According to a truck owner, who only wanted to be identified as T., many drivers say they consider themselves lucky if some District 6 mobile police officers keep their papers and tell them to contact their division chief, because they will not have to pay high fines.
"The monthly [bribe] amount per truck is not so high and about VND500,000 monthly. Also, they only collect VND400,000 from the third truck," he said.
A Vietweek reporter posing as an assistant to a truck driver, identified only as D., witnessed Lt. Col. Tung reach an agreement with D. about the payment.
D., who has bought two trucks operating in District 6 recently, got Tung's number from other drivers and fixed an appointment with him on November 11 at his restaurant in Binh Tan District.
Tung claimed he could also help drivers by arranging payments with the traffic police besides his division.
D., who was told by other drivers about the arrangement, gave him two VND500,000 notes, saying he has two trucks driving in District 6.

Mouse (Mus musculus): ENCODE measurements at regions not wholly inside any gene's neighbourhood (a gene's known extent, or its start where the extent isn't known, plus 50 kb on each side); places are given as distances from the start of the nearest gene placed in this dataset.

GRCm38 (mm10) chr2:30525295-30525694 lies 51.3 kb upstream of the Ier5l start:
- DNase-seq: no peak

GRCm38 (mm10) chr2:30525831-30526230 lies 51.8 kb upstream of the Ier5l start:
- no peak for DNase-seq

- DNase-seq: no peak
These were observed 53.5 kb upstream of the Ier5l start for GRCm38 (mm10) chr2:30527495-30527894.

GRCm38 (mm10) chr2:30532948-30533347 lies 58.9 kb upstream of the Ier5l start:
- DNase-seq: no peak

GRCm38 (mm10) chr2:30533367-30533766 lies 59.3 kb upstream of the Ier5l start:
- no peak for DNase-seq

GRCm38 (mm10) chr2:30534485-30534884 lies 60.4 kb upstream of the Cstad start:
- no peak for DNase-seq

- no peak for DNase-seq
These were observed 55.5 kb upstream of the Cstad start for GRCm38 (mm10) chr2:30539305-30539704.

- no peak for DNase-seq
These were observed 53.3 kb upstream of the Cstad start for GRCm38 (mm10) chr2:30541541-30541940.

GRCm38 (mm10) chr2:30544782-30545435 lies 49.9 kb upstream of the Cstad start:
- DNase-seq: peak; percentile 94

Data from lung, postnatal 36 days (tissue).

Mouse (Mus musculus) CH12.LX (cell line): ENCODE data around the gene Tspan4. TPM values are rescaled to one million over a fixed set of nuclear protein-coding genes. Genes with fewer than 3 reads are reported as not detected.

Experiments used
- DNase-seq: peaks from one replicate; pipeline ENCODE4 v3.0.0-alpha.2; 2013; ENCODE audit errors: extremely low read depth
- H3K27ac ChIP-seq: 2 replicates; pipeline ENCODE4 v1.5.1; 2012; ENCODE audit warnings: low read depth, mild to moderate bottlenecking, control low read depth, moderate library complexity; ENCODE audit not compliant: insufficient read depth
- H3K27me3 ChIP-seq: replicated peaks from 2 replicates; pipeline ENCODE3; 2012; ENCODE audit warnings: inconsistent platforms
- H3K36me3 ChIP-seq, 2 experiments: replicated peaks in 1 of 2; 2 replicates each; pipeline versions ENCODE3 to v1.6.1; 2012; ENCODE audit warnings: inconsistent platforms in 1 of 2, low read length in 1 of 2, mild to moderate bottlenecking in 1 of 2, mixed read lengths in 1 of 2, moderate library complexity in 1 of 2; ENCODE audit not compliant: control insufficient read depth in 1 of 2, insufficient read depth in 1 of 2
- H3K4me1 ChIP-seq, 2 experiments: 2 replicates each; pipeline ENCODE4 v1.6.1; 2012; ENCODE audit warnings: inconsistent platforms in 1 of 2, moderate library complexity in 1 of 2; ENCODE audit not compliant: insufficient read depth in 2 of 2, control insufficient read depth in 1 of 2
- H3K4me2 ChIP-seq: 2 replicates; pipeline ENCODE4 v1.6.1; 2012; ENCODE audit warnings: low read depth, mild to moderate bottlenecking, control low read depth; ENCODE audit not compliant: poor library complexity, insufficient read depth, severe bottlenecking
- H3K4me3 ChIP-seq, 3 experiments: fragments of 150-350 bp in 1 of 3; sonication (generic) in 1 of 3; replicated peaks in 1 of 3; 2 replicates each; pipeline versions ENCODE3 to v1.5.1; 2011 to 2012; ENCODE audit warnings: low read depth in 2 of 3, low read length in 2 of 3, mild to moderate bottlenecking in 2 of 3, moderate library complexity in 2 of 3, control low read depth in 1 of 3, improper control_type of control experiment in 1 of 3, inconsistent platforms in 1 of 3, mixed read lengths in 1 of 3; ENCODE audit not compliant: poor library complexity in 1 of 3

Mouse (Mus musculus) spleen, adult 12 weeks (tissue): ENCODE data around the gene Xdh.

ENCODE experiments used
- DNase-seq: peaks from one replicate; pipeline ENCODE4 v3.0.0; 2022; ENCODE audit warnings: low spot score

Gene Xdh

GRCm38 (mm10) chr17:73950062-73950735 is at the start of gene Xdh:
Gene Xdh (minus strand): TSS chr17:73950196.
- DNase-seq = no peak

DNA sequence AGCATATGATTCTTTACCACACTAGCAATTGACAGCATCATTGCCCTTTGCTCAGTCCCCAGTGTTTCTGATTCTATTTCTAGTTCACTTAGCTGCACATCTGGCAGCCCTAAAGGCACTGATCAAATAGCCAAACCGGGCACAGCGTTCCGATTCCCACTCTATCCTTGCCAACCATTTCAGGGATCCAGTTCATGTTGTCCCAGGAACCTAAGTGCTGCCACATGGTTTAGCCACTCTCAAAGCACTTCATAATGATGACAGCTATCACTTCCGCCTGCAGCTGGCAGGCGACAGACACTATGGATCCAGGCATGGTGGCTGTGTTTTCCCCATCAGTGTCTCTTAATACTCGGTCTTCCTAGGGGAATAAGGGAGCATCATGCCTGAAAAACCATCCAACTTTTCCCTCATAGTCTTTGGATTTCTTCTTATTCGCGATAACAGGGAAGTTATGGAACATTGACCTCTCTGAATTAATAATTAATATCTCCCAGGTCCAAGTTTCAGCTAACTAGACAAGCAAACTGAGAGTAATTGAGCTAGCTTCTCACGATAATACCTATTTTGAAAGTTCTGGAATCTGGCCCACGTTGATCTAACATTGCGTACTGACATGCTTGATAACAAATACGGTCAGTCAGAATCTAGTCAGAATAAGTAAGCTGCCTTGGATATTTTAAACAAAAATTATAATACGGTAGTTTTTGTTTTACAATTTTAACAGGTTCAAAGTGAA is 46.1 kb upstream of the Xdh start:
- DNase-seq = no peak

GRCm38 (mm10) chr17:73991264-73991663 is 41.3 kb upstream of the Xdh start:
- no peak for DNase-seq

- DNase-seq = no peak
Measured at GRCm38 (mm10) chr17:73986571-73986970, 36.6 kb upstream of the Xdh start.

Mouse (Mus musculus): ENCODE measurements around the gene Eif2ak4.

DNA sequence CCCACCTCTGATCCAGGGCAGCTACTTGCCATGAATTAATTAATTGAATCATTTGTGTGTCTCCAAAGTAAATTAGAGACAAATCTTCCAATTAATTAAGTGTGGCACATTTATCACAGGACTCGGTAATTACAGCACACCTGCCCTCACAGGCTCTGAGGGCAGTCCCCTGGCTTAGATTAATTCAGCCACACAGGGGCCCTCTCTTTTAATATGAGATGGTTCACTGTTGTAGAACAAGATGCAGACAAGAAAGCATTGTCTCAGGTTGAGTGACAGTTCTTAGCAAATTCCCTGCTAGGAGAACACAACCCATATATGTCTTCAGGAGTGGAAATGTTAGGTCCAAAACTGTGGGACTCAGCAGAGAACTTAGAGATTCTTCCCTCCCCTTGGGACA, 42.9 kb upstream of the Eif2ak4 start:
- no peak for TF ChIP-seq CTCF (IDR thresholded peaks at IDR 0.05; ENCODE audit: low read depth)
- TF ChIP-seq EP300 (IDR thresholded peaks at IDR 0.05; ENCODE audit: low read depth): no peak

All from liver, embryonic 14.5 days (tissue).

"Remember to visit my restaurant every month!" Tung said, putting the money into his pocket.
He explained that the mobile police force could, from April, issue fines for traffic violations just like the traffic police. The Decree 71, taking effect from November 10, stipulates higher fines.
"I [patrol] all District 6 streets. I can fine vehicles parked on the sidewalks, the traffic police cannot. That's why I am more powerful than the traffic police," he said.
Before leaving, D. gave Tung VND400,000 on behalf of his friend, a crane truck driver in District 6.
On November 19, D. had parked one of his trucks near the corner of Hau Giang and Nguyen Van Luong streets when two traffic police, Sergeant Maj. Loc, approached him. He was asked to drive to a secluded corner where Capt. Chung demanded VND1 million instead of fining him for violating the truck curfew.
After negotiating, the amount was reduced to VND800,000 and the two traffic police officers drove a police motorbike to lead D to park near their station waiting for the curfew to be over.
D. reported the case to Tung and the following morning, Tung told him that he had phoned Chanh, who is Loc and Chung's boss. Chanh had asked Loc and Chung to go to Tung's house to apologize and return the [bribe] money, Tung said.